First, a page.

Written by Helena McFadzean
Daniele Luppi colours barely, yet decisively outside the lines with his new concept album, Milano.
Milano, a collaborative concept album by Daniele Luppi and Parquet Courts, and featuring Karen O, was released on the 27th of October via Danger Mouse’s 30th Century Records. It tells the tale of eighties youth culture in Milan and its relationship to the art world and excessive imagery associated with the city. Prostitutes, artists, drug addicts, dissatisfied youth and a trill muse tell us their different stories of the same city seen through their eyes. A short art-punk album inspired by the 80’s youth and art culture of Milan, spanning only nine songs, Milano is much snappier than we are used to with Luppi. The album appears to be a sequel to Luppi’s previous and first collaborative album, Rome, released in 2011 with Danger Mouse and featuring Norah Jones as well as Jack White.
As with Rome, Luppi invites his collaborators to enter an exploration of Italian culture. Milan remains somewhat An Italian Story, but now takes its inspiration from 80s New Wave, rather than legendary cinematic scores. The label describes the album as a collection of ‘fictionalized stories about misfits, fashionistas, outcasts and junkies in mid-1980s Milan (…) struggling to be heard amidst [Milan’s] rapid gentrification’. This lends each song its distinct personality, lyrically and sonically, forming an eclectic album when combined. Parquet Courts and Karen O are fitting collaborators because of the wide artistic range and zeal they represent. Andrew Savage’s monotonic drawls in combination with Karen O’s theatrically exaggerated vowels enable Daniele Luppi to realise his diverse vision of Milan in the 1980s.
Karen O, who is featured on four of the songs, complements the retrospective perfectly with her highly addictive and energetic voice. Who would be better at capturing the flamboyance of eighties youth? Since her decisive turn to a softer, folkier sound in her solo work, on this album we hear a return to her energetic, theatrical Yeah Yeah Yeahs-era persona, especially in the album’s seventh song, The Golden Ones, and the second, Talisa.
Andrew Savage’s dissatisfied rant criticizes the fashionable artists and theorists of eighties Milan in Memphis Blues Again, which don’t seem to represent the youth properly over a repetitive, twangy guitar and bass rhythm. As chorus speeds up and becomes increasingly chaotic, he sings ‘we are stuck inside the memphis blues again’ almost sarcastically. The song captures the humor applied as a coping mechanism for feeling stuck in reality.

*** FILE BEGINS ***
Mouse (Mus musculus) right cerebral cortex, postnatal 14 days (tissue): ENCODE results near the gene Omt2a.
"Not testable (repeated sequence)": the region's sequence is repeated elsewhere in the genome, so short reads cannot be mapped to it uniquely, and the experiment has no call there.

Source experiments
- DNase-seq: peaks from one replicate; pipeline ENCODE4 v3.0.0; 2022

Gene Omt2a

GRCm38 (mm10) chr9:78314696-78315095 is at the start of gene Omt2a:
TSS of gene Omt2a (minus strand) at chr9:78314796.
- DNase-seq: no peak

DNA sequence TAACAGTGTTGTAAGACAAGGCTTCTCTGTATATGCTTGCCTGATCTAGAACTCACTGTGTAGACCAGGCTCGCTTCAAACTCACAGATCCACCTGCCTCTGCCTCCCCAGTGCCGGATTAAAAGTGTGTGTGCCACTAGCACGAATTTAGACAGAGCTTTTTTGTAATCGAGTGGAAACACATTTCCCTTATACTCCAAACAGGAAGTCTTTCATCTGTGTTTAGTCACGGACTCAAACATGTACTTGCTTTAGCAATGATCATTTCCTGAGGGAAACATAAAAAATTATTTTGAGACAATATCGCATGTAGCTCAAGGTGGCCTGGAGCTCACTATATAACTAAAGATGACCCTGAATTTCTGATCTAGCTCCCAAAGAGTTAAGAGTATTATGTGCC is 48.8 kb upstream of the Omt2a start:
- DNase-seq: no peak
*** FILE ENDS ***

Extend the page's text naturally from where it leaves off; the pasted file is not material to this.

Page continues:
Within the first two songs, the dichotomy of eighties Milan is already revealed. Soul And Cigarette tells the story of feeling removed yet masochistically entwined with the city at once. Meanwhile, Talisa is about the excess and carelessness of Milan’s high art scene, referencing Talisa Soto, a close friend of Gianni Versace. Karen O portrays this outrageous character really well, sounding mischievous through her dragged out vowels and exclamations to the upbeat song.
The third song, Mount Napoleon flips the coin on Milan’s image in a tongue-in-cheek way. Having just listened to Talisa, a fun, whirlwind track, the third song sarcastically references the excess of its predecessor. Savage sings, “I’m not dreaming about Cartier when I say I wish I had a rock”, making references to both the cracked-out youth culture of eighties Milan and the excess we naively associate with the time, accompanied by the chaotic twang of the guitar.
In comparison to his previously released collaborative album with Danger Mouse, Rome, Milano is a much more distinctive departure from Luppi’s typically more cinematically inspired work. In Rome, the instrumentals were more cinematic, yet Milano stands alone as a collaborative project, intentionally isolated from Luppi’s previous work through its tendency towards art-punk. The album feels like a fuller realization of Luppi’s ability to choose artists that will give a voice to his vision via a departure from his musical comfort zone. The concept of the album remains Italian culture. The voices employed to respond to it, however, are more distinctive, and therefore bold and honest.